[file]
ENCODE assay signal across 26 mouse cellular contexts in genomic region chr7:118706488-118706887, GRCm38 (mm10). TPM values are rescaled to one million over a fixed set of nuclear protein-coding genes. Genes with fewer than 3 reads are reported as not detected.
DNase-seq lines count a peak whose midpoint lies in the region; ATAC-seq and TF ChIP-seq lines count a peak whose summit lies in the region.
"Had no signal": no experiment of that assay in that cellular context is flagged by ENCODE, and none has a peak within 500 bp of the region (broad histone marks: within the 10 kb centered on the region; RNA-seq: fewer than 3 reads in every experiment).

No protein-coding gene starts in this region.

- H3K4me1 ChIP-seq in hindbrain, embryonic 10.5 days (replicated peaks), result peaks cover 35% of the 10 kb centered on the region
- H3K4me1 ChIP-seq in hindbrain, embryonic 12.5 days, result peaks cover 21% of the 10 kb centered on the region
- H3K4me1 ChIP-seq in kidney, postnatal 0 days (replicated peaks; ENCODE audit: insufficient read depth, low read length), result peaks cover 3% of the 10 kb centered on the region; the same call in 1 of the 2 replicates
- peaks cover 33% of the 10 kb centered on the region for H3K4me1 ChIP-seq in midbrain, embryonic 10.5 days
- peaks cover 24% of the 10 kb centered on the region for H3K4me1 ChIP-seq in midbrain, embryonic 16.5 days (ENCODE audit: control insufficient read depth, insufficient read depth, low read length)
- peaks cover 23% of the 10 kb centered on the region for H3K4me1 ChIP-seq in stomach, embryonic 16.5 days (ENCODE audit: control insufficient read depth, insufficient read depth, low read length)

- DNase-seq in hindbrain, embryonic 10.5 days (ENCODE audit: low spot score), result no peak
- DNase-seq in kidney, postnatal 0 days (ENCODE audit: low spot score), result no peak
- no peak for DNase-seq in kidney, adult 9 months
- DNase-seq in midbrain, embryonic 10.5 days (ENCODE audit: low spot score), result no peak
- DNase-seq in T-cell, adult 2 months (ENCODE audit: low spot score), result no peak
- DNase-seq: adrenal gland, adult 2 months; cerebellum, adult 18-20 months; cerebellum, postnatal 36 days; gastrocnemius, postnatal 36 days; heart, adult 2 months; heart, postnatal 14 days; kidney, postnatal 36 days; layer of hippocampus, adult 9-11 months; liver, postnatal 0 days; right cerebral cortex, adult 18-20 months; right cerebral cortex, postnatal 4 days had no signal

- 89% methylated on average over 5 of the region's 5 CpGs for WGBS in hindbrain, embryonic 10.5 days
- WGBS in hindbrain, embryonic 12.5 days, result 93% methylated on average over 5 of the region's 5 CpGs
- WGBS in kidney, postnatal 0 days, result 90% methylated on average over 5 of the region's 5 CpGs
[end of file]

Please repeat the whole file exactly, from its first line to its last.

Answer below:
ENCODE assay signal across 26 mouse cellular contexts in genomic region chr7:118706488-118706887, GRCm38 (mm10). TPM values are rescaled to one million over a fixed set of nuclear protein-coding genes. Genes with fewer than 3 reads are reported as not detected.
DNase-seq lines count a peak whose midpoint lies in the region; ATAC-seq and TF ChIP-seq lines count a peak whose summit lies in the region.
"Had no signal": no experiment of that assay in that cellular context is flagged by ENCODE, and none has a peak within 500 bp of the region (broad histone marks: within the 10 kb centered on the region; RNA-seq: fewer than 3 reads in every experiment).

No protein-coding gene starts in this region.

- H3K4me1 ChIP-seq in hindbrain, embryonic 10.5 days (replicated peaks), result peaks cover 35% of the 10 kb centered on the region
- H3K4me1 ChIP-seq in hindbrain, embryonic 12.5 days, result peaks cover 21% of the 10 kb centered on the region
- H3K4me1 ChIP-seq in kidney, postnatal 0 days (replicated peaks; ENCODE audit: insufficient read depth, low read length), result peaks cover 3% of the 10 kb centered on the region; the same call in 1 of the 2 replicates
- peaks cover 33% of the 10 kb centered on the region for H3K4me1 ChIP-seq in midbrain, embryonic 10.5 days
- peaks cover 24% of the 10 kb centered on the region for H3K4me1 ChIP-seq in midbrain, embryonic 16.5 days (ENCODE audit: control insufficient read depth, insufficient read depth, low read length)
- peaks cover 23% of the 10 kb centered on the region for H3K4me1 ChIP-seq in stomach, embryonic 16.5 days (ENCODE audit: control insufficient read depth, insufficient read depth, low read length)

- DNase-seq in hindbrain, embryonic 10.5 days (ENCODE audit: low spot score), result no peak
- DNase-seq in kidney, postnatal 0 days (ENCODE audit: low spot score), result no peak
- no peak for DNase-seq in kidney, adult 9 months
- DNase-seq in midbrain, embryonic 10.5 days (ENCODE audit: low spot score), result no peak
- DNase-seq in T-cell, adult 2 months (ENCODE audit: low spot score), result no peak
- DNase-seq: adrenal gland, adult 2 months; cerebellum, adult 18-20 months; cerebellum, postnatal 36 days; gastrocnemius, postnatal 36 days; heart, adult 2 months; heart, postnatal 14 days; kidney, postnatal 36 days; layer of hippocampus, adult 9-11 months; liver, postnatal 0 days; right cerebral cortex, adult 18-20 months; right cerebral cortex, postnatal 4 days had no signal

- 89% methylated on average over 5 of the region's 5 CpGs for WGBS in hindbrain, embryonic 10.5 days
- WGBS in hindbrain, embryonic 12.5 days, result 93% methylated on average over 5 of the region's 5 CpGs
- WGBS in kidney, postnatal 0 days, result 90% methylated on average over 5 of the region's 5 CpGs